Half a year away
Half a year away
For waterfall lovers, there’s no better place than Yosemite National Park in California. The roar of the water, the feel of the mist and a glimpse of a rainbow give us a thrill and a sense of romance. The 317-foot tall Vernal Fall is a popular destination in the park, with views from the Mist Trail and the John Muir Trail. Please use caution when hiking. The trails are steep and slippery. A safe visit is a fun visit. Photo courtesy of Mark Bouldoukian.
It’s easy to have a good time in Badlands National Park in South Dakota. The park’s rugged beauty comes from millions of years of geologic forces building up and tearing down this unique landscape and can be explored from numerous trails. Visitors can see bison, bighorn sheep, prairie dogs and black-footed ferrets in their native habitat as well as the fossilized remains of ancient mammals like three-toed horses, oreodonts and saber-toothed cats. Pretty cool. Photo by David Restivo, National Park Service.
A new day begins, and summer’s brilliance radiates at Minnesota Valley National Wildlife Refuge. The sun burns through the fog and bursts through a burl oak tree on a serene Minnesota morning, casting light upon magnificent wildflowers. Goldfinches, song sparrows and yellow warblers are common to see this time of year on the refuge, and the warmth of summer brings a variety of dragonfly and damselfly species. Photo by Erik Fremstad @erikfremstad (www.sharetheexperience.org).
If you’re a photographer, you can’t find a much better model than Grand Teton National Park in Wyoming. They might not be able to smile and twirl, but the mountains are beautiful, reliable and look good in just about any light. Photographer Josh Packer has taken countless shots in this epic park, but this is one of his favorites. “This had to be one of the most stunning sunsets I have ever experienced in the Tetons and is one I will not soon forget.” Photo from Schwabacher Landing courtesy of Josh Packer.
Unlike any other place on Lake Superior, Pictured Rocks National Lakeshore in Michigan offers the opportunity to explore miles of pristine beaches, hike nearly 100 miles of trails, view towering sandstone cliffs and experience the serenity of northern woodlands. The multicolored cliffs that give the park its name rise 200 feet above the lake’s turquoise waters in some places. It’s a great place for a summer adventure. Photo by Sonja Saxe (www.sharetheexperience.org).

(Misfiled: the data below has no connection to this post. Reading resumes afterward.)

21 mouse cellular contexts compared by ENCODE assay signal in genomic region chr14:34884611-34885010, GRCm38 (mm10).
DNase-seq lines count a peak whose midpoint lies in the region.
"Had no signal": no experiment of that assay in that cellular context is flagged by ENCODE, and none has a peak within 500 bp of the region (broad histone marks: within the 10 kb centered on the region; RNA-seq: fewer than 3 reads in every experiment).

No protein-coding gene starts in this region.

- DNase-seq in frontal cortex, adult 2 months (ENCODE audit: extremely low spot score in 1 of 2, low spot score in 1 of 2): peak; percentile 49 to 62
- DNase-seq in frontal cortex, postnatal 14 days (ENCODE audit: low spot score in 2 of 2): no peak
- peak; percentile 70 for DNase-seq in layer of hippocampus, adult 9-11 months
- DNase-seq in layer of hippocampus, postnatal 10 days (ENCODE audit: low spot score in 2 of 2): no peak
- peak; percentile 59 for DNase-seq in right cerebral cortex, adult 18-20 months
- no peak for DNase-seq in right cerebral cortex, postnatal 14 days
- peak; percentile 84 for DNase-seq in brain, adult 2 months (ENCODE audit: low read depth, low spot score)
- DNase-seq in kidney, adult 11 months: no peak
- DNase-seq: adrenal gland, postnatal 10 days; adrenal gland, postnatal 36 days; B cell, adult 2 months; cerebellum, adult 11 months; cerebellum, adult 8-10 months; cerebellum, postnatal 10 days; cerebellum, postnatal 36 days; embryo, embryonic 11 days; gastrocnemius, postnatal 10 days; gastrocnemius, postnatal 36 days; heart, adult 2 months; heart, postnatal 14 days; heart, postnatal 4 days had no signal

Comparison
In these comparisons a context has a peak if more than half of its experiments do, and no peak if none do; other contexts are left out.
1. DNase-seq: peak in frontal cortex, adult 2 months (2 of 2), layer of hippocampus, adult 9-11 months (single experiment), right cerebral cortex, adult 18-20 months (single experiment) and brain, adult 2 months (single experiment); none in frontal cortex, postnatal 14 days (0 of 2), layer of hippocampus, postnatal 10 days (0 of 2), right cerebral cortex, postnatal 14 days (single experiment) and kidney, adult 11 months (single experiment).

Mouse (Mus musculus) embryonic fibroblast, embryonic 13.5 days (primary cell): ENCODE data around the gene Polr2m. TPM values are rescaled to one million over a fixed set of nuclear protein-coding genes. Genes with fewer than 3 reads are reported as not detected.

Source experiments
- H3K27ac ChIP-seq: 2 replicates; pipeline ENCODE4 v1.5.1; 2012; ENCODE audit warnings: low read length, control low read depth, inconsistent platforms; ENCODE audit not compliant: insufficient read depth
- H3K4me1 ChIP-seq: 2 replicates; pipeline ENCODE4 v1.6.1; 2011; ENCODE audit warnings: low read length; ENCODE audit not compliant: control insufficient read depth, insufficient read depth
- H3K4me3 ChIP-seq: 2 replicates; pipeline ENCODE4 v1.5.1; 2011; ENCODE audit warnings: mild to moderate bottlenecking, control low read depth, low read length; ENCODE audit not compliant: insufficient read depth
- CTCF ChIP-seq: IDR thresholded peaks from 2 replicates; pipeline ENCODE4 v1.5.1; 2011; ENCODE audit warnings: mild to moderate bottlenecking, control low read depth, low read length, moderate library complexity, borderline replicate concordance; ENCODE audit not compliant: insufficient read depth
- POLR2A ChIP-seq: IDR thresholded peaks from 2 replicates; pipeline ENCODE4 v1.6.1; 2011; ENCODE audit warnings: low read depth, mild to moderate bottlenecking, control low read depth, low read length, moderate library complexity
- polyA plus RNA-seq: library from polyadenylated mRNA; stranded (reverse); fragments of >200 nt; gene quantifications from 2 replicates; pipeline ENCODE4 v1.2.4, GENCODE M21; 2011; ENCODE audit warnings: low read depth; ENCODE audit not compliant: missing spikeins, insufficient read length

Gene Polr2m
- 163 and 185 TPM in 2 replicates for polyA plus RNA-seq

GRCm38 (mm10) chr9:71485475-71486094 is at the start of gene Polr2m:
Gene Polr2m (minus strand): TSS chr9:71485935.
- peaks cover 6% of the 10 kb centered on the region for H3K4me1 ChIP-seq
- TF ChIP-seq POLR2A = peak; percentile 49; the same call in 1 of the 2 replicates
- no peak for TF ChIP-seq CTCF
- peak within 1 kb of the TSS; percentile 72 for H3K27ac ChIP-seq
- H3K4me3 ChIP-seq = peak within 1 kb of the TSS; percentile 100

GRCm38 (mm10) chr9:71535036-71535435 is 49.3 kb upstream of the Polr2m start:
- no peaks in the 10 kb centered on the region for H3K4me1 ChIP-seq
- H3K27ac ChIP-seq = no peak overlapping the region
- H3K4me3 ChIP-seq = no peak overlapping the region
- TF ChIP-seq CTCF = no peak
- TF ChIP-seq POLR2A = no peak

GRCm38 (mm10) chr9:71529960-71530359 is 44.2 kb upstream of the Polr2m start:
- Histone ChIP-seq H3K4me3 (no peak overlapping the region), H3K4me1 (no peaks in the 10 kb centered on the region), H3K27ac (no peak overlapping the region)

Dawn breaks and you can almost smell the fresh mountain air by Sprague Lake at Rocky Mountain National Park in Colorado. One of the shortest and most enjoyable day-hikes the park offers, a stroll around Sprague Lake is sure to reinvigorate and lift the spirit. Photo by Nathaniel Gonzales (www.sharetheexperience.org).
Walk alongside wild roses in bloom and watch summer unfold at Willapa National Wildlife Refuge in Washington. Explore the freshwater marshes, grasslands, coastal dunes, old growth forests and beaches – and get to know one of the most pristine estuaries in the United States, Willapa Bay. Wet fields and soggy forests provide incredible wildlife viewing opportunities. Visitors may spot residents such as Roosevelt elk, long-tailed weasels, black bears, shorebirds, and spawning salmon. Walk the Art Trail boardwalk with friends and take in the sounds and sights of summer. Photo by Andy Zahn (www.sharetheexperience.org).
Flowing north through the longest gorge in the Appalachian Mountains, the New River is actually one of the continent’s oldest rivers. New River Gorge National River protects over 70,000 acres of land along 53 miles of the New River in West Virginia, from rolling mountains and craggy cliffs to deep forests and teeming wetlands. The park’s waters support a fascinating aquatic ecosystem that includes distinct populations of native fish, mussels, crayfish, rare amphibians, reptiles, birds and mammals. Photo by National Park Service.